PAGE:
The "guix upgrade" command can be used to upgrade installed packages. Sometimes this command completed silently and, one assumes, successfully. Other times the command would print a message saying the user should run two other commands: "Consider running 'guix pull' followed by 'guix package -u' to get up-to-date packages and security updates." This seems strange since "guix upgrade" is an alias to "guix package -u". This advice is printed even if the last two commands to be run were "guix pull" followed by "guix upgrade".
Guix system 1.0.1 -- Asked to run update after updating
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I further discovered that "guix search <word>" could be used to locate packages by name or description. Then the "guix install <package>" would download and install the package. I found "guix search" tends to return a lot of unrelated programs and the results typically were not helpful. Usually I had better luck using "guix package --list-available | grep <word>" to list all available packages and then filter down the ones I might want by keywords.
It is worth noting that the package manager installs programs into the path of the user who runs the package manager. In other words, if I install the Icecat web browser, the browser is in my path, but not visible to other users. Each user gets their own collection of applications. At first this may seem complicated and problematic as it means each user needs to install their own copy of programs. However, it also allows for some flexibility. I can install cutting-edge browsers and development tools while another user installs long-term support versions and conservative tools. Guix allows each user to set up their applications independently.
While Guix, in theory, allows for some very flexible and powerful package management, including roll-backs on transactions, isolated package stores for each user, and generational package versions we can move through, forwards or backwards, I ran into several problems in practise. For example, when I first installed the Icecat browser ("guix install icecat") the download appeared to have completed successfully. But then I could not launch the browser; it was not in my path. I re-ran "guix install icecat" and it again appeared to complete successfully and then I could launch the browser.
Similar issues cropped up often. For instance, after installing Icecat, I installed a few other desktop programs and then found Icecat had disappeared from my path again. The new programs worked, but the web browser did not. I simply downloaded the browser again and then it worked, along with my other applications. This happened a few times with various programs, like the GNU Image Manipulation Program and LibreOffice seemingly disappearing from my path and working again once I had run "guix install <package>" again.
A less significant problem was newly installed programs were not added to my application menu until I had rebooted the computer. I tried logging out and signing back into MATE, but that was not enough to make programs like LibreOffice show up in my menu. Rebooting though did make freshly installed programs appear in the menu.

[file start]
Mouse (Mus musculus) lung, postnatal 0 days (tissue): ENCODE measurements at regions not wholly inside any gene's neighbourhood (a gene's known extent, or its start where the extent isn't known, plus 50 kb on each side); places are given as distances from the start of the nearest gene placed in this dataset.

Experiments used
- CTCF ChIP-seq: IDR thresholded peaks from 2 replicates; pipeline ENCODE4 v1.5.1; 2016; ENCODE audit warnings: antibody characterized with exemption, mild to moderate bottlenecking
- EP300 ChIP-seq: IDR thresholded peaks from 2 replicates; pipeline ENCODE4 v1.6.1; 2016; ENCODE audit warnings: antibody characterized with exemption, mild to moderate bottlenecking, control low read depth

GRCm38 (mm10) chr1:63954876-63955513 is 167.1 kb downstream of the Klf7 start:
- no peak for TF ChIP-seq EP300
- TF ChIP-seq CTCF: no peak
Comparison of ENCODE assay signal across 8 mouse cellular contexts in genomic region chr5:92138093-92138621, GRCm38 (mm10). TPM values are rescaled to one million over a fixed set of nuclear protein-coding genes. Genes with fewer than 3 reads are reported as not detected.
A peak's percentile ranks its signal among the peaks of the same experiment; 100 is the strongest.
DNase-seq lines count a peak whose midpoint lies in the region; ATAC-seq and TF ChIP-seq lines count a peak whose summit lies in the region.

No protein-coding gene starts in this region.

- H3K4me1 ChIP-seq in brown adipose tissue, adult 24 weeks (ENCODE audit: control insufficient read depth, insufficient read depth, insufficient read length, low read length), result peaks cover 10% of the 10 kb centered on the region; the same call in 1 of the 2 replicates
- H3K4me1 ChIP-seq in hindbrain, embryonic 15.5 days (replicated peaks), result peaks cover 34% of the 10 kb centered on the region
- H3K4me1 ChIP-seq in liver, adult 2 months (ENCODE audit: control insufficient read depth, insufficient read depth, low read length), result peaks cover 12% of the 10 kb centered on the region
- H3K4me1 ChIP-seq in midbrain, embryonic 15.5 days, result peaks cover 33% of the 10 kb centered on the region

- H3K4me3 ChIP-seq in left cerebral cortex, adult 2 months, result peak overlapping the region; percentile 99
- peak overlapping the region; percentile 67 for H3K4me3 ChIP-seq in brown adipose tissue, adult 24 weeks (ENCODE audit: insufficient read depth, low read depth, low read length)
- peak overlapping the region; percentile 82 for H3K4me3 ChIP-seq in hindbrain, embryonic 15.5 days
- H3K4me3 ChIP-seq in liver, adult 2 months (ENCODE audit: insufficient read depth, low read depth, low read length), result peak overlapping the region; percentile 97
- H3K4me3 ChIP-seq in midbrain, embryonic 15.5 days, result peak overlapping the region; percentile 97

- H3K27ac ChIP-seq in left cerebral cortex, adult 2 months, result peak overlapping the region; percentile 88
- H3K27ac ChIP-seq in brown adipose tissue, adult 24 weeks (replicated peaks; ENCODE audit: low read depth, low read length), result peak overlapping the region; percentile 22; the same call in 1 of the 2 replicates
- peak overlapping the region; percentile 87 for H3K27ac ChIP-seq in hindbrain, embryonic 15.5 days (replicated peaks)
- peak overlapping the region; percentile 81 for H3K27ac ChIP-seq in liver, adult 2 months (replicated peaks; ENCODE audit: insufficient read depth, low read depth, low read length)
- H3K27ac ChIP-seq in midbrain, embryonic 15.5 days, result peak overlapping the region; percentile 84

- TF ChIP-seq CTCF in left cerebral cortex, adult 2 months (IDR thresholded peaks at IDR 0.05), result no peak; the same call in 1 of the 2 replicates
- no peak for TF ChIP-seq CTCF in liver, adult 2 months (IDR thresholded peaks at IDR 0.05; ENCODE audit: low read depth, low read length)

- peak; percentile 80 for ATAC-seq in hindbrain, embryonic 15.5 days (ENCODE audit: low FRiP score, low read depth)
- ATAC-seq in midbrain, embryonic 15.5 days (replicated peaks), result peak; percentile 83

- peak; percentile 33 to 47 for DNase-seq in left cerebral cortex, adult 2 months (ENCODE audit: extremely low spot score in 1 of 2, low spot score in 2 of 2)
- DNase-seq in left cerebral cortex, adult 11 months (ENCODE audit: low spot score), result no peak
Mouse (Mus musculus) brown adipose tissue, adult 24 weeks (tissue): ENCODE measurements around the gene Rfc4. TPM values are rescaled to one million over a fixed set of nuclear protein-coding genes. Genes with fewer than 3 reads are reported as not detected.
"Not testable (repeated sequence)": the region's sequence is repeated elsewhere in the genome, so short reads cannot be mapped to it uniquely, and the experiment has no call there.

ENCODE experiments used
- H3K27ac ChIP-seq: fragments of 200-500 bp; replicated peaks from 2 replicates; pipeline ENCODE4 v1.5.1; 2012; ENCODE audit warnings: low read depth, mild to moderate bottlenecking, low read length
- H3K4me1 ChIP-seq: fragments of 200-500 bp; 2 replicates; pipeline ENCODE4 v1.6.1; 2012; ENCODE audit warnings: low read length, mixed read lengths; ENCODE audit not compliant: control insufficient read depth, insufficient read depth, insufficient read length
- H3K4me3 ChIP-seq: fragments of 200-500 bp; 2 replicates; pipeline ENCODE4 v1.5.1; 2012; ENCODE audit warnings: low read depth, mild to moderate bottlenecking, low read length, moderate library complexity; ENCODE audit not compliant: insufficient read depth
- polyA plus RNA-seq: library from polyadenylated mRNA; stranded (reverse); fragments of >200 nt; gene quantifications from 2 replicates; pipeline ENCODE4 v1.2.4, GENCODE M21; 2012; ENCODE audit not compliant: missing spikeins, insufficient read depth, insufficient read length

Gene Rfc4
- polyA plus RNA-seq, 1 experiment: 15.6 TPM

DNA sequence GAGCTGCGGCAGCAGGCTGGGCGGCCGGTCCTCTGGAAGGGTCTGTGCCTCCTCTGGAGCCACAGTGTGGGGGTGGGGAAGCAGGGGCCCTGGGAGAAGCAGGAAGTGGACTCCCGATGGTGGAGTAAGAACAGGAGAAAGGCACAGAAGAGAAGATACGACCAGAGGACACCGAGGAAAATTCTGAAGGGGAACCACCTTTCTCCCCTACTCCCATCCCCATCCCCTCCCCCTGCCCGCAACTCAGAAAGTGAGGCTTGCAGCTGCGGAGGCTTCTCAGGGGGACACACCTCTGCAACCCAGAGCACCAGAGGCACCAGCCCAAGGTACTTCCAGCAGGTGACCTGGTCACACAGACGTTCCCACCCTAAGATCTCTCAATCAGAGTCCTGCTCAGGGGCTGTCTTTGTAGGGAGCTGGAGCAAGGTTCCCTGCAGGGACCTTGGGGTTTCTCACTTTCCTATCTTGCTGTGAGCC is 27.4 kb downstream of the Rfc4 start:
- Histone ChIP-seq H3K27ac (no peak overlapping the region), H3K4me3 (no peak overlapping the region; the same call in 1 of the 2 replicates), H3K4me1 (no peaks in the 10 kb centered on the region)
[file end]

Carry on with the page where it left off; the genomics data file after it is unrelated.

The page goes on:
Guix system 1.0.1 -- LibreOffice running, but not showing up in application menu yet
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Last, and probably least, I found the Guix package manager to be slow. Granted, it has a lot of extra things to do, but installing even small applications which would take a matter of seconds using pacman or apt could take a few minutes. Guix offers us a lot of flexibility and power, but it comes with a performance trade off.
I only played with Guix System for a few days, but the big issue which kept leaping out at me was the distribution's unpredictability. I was never sure from one hour to the next if a package I had installed would still be available, or if programs were still going to be in my application menu, or if software had been properly updated after running "guix pull; guix upgrade" since the system would immediately tell me to run those same commands over again. These concerns, along with the performance impact of using Guix for package management, make me think most users will not find this distribution has a practical approach.
My own findings surprised me somewhat as I have used, and enjoyed, NixOS in the past and appreciated Nix's many advanced package manipulation features without experiencing the same problems. In fact, I have recommended people run Nix on other distributions as the package manager can be dropped onto other systems like Debian and work smoothly and independently of the host system's default package manager. Nix and Guix share a lot of the same goals and designs, but the practical results were, for me, like night and day. The underlying concepts were similar, but the practise of using Nix and Guix were entirely different and the latter, in my experiments this week, was unreliable.
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Hardware used in this review
My physical test equipment for this review was a desktop HP Pavilon p6 Series with the following specifications:
- Processor: Dual-core 2.8GHz AMD A4-3420 APU
- Storage: 500GB Hitachi hard drive
- Memory: 6GB of RAM
- Networking: Realtek RTL8111 wired network card, Ralink RT5390R PCIe Wireless card
- Display: AMD Radeon HD 6410D video card
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Visitor supplied rating
Guix System has a visitor supplied average rating of: 8.3/10 from 15 review(s).
Have you used Guix System? You can leave your own review of the project on our ratings page.
|Miscellaneous News (by Jesse Smith)
Debian's progressing RISC-V port, Ubuntu dropping 32-bit packages, Red Hat explains networking bug, Zorin partners with Star Labs